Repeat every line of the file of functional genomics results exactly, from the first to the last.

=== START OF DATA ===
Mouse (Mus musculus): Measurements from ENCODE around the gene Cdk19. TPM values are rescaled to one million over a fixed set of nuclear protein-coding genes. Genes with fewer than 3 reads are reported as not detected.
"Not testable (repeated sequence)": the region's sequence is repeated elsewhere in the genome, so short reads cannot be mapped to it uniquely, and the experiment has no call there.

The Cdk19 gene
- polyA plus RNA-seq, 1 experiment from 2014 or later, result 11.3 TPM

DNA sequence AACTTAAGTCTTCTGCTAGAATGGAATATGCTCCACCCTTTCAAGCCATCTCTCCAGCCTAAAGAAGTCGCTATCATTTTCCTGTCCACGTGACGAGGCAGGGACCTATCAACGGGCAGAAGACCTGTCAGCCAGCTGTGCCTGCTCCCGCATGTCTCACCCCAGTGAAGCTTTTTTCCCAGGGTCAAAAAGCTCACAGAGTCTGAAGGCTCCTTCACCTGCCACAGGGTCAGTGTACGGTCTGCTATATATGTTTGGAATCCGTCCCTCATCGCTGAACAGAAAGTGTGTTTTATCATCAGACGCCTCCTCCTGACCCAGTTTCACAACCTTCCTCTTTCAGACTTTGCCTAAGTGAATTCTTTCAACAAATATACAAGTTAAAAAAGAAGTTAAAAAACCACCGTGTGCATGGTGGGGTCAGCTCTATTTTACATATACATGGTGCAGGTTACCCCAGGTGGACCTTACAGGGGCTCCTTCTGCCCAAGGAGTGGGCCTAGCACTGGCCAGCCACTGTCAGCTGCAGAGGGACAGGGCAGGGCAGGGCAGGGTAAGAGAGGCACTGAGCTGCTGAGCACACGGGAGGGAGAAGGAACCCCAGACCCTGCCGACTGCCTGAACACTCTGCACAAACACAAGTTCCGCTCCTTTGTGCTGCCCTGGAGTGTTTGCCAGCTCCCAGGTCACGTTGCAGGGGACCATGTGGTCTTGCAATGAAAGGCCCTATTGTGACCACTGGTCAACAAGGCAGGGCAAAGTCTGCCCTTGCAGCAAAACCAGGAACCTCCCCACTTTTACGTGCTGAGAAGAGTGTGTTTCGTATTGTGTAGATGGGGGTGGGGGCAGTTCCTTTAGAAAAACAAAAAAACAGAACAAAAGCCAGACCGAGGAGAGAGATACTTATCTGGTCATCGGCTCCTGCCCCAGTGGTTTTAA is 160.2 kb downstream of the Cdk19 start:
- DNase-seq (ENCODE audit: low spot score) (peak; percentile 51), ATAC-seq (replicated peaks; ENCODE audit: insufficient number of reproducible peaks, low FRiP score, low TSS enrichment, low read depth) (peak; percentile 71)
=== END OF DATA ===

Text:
Mouse (Mus musculus): Measurements from ENCODE around the gene Cdk19. TPM values are rescaled to one million over a fixed set of nuclear protein-coding genes. Genes with fewer than 3 reads are reported as not detected.
"Not testable (repeated sequence)": the region's sequence is repeated elsewhere in the genome, so short reads cannot be mapped to it uniquely, and the experiment has no call there.

The Cdk19 gene
- polyA plus RNA-seq, 1 experiment from 2014 or later, result 11.3 TPM

DNA sequence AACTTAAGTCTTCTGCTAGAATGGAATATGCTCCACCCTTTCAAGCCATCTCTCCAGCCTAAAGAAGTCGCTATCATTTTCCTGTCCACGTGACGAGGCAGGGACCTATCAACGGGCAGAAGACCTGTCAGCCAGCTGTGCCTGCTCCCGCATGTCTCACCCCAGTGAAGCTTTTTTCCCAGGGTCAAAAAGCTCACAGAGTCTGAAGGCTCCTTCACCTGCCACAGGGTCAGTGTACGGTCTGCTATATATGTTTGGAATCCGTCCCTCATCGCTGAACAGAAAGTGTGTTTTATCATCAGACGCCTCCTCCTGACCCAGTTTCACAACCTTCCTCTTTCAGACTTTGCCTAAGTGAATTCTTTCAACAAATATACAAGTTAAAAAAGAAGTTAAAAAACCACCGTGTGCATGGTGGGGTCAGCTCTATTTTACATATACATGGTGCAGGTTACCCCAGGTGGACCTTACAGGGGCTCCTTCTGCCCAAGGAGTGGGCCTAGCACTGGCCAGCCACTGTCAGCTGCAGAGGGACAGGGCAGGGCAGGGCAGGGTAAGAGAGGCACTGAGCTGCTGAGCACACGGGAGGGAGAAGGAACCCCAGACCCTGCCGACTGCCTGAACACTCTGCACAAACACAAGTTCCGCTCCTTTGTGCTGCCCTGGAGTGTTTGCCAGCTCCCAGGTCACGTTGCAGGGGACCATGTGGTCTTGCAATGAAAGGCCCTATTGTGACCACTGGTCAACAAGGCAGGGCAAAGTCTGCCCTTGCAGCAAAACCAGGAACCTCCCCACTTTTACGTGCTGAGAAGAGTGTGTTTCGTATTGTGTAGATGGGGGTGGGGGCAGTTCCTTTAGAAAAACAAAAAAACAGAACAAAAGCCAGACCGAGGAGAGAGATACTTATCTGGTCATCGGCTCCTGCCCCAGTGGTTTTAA is 160.2 kb downstream of the Cdk19 start:
- DNase-seq (ENCODE audit: low spot score) (peak; percentile 51), ATAC-seq (replicated peaks; ENCODE audit: insufficient number of reproducible peaks, low FRiP score, low TSS enrichment, low read depth) (peak; percentile 71)